Axis of Least Resistance: Bashar al-Assad now Israel's ally, claims media analysis

Axis of Least Resistance: Bashar al-Assad now Israel's ally, claims media analysis
Israel is keen for Assad to remain in power and defeat his opponents now that it has strong leverage with him through Russia, according to report in local daily Haaretz.
3 min read
03 July, 2018
Israel's cozy relationship with Putin (R) gives it strong leverage over Assad (L) [Getty]
Israel is keen for Syrian President Bashar al-Assad to remain in power and defeat the opposition now that Tel Aviv holds leverage with him through Russia, according to a report in Israeli daily Haaretz.

Six years after the start of the Syrian conflict - triggered by the regime's crackdown on pro-democracy protests in 2011 - Israel "is acting as if it is now reformulating its policy and becoming reconciled to Assad's continued rule", wrote Zvi Bar'el on Tuesday.

This marks a departure from Israel's initial position in which it remained largely neutral in the conflict, with the exception of providing limited assistance to fringe rebel groups near the border, in the hope of establishing a Syrian buffer zone. Airstrikes inside Syria are meant to contain Iran's military footprint there.

According to Bar'el - citing Israeli foreign ministry sources - the Israeli establishment has long been split even on whether or not to denounce Assad. 

These "diplomatic acrobatics", wrote Bar'el, convinced Syrian rebel leaders "that Israel wanted Assad to remain in power...[and] they were right".

Position papers drafted by the Israeli army and the foreign ministry over the past two years "didn't actually voice support for the Syrian president, but their assessments show that they viewed his continued rule as preferable or even vital for Israel's security".

The new shift in Israel's position is primarily linked to the close relationship between Tel Aviv and Moscow, Assad's most important international ally.

The Russians, wrote to Bar'el, have given Israeli a great say on what happens in Syria, with Moscow giving Israel "a free hand to attack Hizballah and Iranian targets in Syria".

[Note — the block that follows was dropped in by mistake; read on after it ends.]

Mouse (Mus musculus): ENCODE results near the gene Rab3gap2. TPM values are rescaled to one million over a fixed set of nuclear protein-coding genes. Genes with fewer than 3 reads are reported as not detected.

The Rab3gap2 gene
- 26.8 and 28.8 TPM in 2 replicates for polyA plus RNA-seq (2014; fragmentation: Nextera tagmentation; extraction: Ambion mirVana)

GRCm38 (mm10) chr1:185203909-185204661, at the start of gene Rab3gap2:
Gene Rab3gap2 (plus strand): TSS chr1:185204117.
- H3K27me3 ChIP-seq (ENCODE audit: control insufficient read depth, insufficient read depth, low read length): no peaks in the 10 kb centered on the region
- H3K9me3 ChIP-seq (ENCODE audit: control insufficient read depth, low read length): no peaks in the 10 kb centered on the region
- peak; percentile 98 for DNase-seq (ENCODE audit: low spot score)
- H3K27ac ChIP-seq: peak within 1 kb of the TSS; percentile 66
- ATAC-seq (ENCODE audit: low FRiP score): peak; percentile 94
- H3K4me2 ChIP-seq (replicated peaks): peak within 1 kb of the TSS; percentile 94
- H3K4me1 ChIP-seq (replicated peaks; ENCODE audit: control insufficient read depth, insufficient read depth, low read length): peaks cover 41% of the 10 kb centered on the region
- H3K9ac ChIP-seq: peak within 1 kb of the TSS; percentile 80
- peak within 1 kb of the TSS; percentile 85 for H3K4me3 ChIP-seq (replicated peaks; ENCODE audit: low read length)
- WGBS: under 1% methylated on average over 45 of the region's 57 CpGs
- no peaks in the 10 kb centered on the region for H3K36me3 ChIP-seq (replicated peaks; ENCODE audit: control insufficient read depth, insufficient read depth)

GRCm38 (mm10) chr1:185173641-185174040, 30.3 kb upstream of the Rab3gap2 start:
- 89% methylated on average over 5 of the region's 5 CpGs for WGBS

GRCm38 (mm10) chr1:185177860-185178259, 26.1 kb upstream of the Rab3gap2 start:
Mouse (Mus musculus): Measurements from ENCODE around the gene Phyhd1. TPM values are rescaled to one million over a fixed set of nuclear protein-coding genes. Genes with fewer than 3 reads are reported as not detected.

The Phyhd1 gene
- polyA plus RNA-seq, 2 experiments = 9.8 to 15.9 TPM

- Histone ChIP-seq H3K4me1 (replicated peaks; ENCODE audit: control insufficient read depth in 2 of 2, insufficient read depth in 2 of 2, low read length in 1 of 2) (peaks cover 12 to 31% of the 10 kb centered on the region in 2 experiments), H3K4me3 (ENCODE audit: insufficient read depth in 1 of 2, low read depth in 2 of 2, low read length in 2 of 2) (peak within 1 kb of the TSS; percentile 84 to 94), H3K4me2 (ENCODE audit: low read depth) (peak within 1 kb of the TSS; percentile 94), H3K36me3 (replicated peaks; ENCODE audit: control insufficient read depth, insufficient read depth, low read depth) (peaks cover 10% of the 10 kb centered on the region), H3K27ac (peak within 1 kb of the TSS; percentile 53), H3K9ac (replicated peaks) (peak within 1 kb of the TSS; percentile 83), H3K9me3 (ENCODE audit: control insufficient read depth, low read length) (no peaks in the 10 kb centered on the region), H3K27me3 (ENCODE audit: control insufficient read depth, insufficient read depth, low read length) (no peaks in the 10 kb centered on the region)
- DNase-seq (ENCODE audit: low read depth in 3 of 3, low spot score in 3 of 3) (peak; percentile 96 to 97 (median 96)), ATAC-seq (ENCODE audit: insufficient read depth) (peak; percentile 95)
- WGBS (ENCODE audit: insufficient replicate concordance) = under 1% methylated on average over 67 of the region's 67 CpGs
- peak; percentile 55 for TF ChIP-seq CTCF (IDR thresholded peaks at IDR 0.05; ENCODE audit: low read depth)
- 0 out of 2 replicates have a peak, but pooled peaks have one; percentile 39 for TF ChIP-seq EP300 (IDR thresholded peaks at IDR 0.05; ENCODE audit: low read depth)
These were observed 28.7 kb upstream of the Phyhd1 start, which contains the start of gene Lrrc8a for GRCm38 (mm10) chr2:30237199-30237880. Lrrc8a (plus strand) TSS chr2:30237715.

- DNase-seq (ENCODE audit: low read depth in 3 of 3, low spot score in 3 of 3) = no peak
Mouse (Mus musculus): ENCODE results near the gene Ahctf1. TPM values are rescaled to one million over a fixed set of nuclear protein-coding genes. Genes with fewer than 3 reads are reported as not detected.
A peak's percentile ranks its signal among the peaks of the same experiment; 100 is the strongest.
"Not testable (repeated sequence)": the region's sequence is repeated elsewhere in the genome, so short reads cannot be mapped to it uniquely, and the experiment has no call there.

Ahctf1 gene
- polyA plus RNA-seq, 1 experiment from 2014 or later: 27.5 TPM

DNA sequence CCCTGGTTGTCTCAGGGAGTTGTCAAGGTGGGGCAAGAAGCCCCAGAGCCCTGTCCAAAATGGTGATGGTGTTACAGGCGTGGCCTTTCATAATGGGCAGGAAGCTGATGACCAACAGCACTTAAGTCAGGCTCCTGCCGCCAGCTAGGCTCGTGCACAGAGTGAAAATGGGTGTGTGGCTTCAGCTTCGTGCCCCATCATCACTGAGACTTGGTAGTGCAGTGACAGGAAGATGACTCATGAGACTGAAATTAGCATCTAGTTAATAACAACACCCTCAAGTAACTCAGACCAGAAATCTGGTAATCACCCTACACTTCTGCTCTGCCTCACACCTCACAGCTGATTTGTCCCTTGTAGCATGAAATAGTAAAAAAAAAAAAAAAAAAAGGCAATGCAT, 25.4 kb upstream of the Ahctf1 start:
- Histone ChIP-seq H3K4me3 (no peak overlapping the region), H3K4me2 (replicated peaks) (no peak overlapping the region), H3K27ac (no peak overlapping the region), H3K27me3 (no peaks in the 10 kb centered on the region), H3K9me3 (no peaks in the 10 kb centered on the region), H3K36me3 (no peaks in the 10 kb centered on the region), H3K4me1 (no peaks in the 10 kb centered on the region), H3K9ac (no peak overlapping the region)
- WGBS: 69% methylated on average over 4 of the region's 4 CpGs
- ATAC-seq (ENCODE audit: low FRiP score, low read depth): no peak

In addition, Israel's goal to oust Iran from Syria can only be achieved in agreement with Assad via Russia: "the only power capable of limiting Iran's operations there and perhaps even getting it to leave."

This has "added the Israelis to the unofficial coalition of Arab states that support Assad's continued rule", added Bar'el, in reference to Egypt, which has provided backing for the Syrian regime. 

In return, Israel has reportedly promised Moscow not to undermine Assad's rule.

Haaretz's analysis echoes reports last week that Russia and Israel had reached a deal to allow Syrian forces to take rebel territory in southern Syria, as long as Iranian troops do not participate in the offensive and stay 24 kilometres back from Israeli-occupied Golan Heights.

Israel seized a large swathe of the Golan Heights and adjacent areas from Syria in a war with Arab states in 1967. It annexed that territory in 1981, a move never recognised by the international community.

Since 19 June, Russia-backed regime forces have ramped up their bombardment of southern Syria's Daraa, as Damascus seeks to regain the opposition territories.

The region borders Jordan and the Israeli-occupied Golan Heights and is considered to be the cradle of the uprising against President Bashar al-Assad seven years ago that sparked the civil war.

The regime has chipped away at rebel-held territory in Daraa since the escalation began almost two weeks ago.

Both Israel and Jordan have said they will not take any Syrian refugees, as the conflict despite the conflict already displacing tens of thousands.

The Syrian conflict began when the Baath regime, in power since 1963 and led by President Bashar al-Assad, responded with military force to peaceful protests demanding democratic reforms in 2011.

It triggered an armed rebellion fuelled by mass defections from the Syrian army.

According to independent monitors, hundreds of thousands of civilians have been killed in the war, mostly by the regime and its powerful allies, while millions have been displaced both inside and outside of Syria.

The brutal tactics - pursued mainly by the regime - have included the use of chemical weapons, sieges, mass executions and torture against civilians have led to war crimes investigations.